The tool complements the free virtual seminars hosted by the OBS [see the example below of GigaScience author Shing Wan Choi presenting a tutorial on PRS analysis]. Attendees can use it to track down any papers discussed during the talks or other papers of their interest. It helps create a more comprehensive learning experience that can work for everyone. At the end of the day, GetFreeCopy aligns with our core values of breaking down barriers, promoting open science, and making scientific knowledge accessible to everyone, everywhere.


Large language models (ChatGPT 4) were used in the initial drafts of coding, literature review, and writing of this work. How have LLMs changed the way you carry out and share research?

LLMs like ChatGPT have been a total game-changer for how I do research. To be honest, GetFreeCopy started as a fun little 2023 New Year’s coding project to see if I could build something useful with GPT’s help, despite having minimal web dev experience. Thankfully, with GPT’s assistance and the leadership of Nodir who got it deployed, we were able to make it happen.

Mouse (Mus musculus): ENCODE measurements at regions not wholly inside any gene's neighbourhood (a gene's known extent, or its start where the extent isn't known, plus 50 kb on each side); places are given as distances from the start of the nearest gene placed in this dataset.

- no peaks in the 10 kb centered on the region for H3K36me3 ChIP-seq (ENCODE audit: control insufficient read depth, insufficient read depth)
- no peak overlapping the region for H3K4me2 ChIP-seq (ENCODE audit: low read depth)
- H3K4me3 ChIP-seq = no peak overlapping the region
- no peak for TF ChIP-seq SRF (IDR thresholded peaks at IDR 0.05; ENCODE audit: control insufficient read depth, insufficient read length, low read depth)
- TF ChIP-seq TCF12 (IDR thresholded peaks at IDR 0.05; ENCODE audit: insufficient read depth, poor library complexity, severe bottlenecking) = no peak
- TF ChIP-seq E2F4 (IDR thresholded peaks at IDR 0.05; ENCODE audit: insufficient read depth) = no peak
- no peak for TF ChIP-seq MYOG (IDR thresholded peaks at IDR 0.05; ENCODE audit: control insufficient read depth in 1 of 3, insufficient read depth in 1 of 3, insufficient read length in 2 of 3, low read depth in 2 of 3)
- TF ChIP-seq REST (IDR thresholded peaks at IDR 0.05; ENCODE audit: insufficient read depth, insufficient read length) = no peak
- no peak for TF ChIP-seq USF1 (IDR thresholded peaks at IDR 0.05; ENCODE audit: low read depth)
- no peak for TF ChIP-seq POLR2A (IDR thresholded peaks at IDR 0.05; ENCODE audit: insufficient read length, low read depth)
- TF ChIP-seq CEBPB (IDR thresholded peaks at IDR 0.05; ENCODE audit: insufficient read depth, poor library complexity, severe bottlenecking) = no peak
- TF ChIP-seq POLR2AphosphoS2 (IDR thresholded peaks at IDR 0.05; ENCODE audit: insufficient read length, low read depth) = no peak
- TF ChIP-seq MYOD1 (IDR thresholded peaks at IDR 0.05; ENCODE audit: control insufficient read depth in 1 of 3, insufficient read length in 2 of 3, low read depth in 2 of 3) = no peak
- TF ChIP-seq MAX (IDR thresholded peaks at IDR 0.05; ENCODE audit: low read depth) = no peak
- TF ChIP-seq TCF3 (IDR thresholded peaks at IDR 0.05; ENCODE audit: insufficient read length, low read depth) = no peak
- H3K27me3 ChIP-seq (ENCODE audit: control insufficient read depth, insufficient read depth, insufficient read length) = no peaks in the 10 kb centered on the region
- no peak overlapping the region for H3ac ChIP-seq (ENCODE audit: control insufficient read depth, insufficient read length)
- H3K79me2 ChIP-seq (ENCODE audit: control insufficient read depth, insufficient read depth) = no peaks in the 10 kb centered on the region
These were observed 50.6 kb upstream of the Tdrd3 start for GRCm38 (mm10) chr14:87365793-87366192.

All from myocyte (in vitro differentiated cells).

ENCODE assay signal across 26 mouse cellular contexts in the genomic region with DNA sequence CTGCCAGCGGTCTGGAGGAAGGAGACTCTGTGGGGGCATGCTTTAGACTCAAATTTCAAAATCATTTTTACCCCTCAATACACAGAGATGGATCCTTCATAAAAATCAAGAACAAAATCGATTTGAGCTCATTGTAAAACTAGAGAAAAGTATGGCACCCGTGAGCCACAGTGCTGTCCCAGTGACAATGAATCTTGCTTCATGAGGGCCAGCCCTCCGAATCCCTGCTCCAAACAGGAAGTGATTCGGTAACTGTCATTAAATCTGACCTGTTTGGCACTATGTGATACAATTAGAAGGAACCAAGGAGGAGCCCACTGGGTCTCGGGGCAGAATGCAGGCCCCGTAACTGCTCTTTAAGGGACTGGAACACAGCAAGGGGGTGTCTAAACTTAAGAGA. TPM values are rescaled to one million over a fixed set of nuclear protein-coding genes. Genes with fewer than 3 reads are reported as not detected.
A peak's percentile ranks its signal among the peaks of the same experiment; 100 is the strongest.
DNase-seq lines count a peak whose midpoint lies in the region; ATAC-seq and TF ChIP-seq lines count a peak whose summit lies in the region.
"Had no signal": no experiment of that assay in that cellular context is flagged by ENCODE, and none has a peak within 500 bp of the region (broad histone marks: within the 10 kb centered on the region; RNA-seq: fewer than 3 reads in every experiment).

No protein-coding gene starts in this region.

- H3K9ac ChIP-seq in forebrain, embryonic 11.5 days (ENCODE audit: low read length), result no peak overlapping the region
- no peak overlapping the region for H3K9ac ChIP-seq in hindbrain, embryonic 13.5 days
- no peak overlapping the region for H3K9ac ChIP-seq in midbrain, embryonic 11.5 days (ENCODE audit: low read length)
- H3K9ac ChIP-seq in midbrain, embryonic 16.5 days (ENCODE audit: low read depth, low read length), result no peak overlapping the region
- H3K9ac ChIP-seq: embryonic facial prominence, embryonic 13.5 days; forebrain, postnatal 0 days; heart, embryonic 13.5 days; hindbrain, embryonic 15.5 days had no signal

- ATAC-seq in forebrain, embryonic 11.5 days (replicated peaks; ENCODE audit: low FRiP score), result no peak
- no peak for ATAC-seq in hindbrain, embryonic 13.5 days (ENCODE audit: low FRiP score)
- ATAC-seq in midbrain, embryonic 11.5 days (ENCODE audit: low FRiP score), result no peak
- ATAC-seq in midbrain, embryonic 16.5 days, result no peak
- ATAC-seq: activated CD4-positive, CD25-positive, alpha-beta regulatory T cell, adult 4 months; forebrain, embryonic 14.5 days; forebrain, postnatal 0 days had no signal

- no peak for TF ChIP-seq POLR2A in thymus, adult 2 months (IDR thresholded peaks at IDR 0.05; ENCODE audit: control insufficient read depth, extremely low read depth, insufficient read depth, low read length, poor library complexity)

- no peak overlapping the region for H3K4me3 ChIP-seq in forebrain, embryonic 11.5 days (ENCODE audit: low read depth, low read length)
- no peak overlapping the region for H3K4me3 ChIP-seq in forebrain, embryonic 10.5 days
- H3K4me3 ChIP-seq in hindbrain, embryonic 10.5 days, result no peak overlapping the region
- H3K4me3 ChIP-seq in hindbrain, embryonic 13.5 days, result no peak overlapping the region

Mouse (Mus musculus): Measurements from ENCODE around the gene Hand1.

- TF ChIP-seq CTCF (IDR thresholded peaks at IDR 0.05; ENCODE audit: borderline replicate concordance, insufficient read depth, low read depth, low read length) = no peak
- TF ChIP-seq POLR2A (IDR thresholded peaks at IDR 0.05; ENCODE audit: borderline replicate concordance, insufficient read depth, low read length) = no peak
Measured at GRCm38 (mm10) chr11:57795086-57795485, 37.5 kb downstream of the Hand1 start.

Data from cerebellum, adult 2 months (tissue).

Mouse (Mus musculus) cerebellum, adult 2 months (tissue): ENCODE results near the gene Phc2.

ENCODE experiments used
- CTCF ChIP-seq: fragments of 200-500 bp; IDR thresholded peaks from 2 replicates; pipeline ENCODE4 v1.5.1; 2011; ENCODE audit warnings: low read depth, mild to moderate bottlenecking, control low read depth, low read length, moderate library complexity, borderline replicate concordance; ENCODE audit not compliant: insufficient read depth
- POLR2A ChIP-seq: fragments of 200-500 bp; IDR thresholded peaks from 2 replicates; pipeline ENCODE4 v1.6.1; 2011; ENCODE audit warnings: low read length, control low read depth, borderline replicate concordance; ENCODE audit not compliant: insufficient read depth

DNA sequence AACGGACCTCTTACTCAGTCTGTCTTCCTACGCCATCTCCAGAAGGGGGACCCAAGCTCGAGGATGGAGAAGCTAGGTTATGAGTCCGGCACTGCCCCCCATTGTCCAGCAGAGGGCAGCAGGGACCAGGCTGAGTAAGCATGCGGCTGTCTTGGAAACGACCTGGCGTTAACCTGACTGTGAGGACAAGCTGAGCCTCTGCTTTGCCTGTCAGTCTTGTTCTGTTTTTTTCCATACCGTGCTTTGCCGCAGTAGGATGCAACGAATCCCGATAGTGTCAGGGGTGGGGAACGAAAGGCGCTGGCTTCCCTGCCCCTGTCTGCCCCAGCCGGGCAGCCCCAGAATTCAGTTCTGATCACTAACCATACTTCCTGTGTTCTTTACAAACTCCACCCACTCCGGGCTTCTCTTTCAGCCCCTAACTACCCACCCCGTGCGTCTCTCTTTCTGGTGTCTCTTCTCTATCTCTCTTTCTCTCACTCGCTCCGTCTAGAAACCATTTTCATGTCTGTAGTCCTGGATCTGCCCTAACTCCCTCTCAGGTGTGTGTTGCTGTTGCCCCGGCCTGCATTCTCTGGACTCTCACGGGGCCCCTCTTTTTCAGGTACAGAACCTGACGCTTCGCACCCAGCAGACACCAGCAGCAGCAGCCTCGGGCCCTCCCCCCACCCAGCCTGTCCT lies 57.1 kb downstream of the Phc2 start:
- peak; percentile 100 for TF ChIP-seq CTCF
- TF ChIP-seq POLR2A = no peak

GigaScience Press has attempted to make this process more transparent by asking for this process to be transparent, and the outputs to be shared and cited. How do you find this approach?

While LLMs have made so many tasks way more efficient, I’m all for the transparency approach that GigaScience Press is advocating. It’s important to be upfront about when LLMs were involved. At the end of the day, whether the work was done by humans or machines (or most likely, a combination), we scientists need to carefully review everything to ensure accuracy to the best of our ability. Having reproducible experiments is the only way we can accumulate meaningful evidence and advance knowledge in science.

Access GetGreeCopy here:


Hosseini M., Resnik DB., & Holmes K. (2023). The ethics of disclosing the use of artificial intelligence tools in writing scholarly manuscripts. Research Ethics, 19(4), 449-465.

Kosimkhujaev N., & Huang KL. (2024) Get Free Copy: a multi-repository search platform for biomedical publications, GigaByte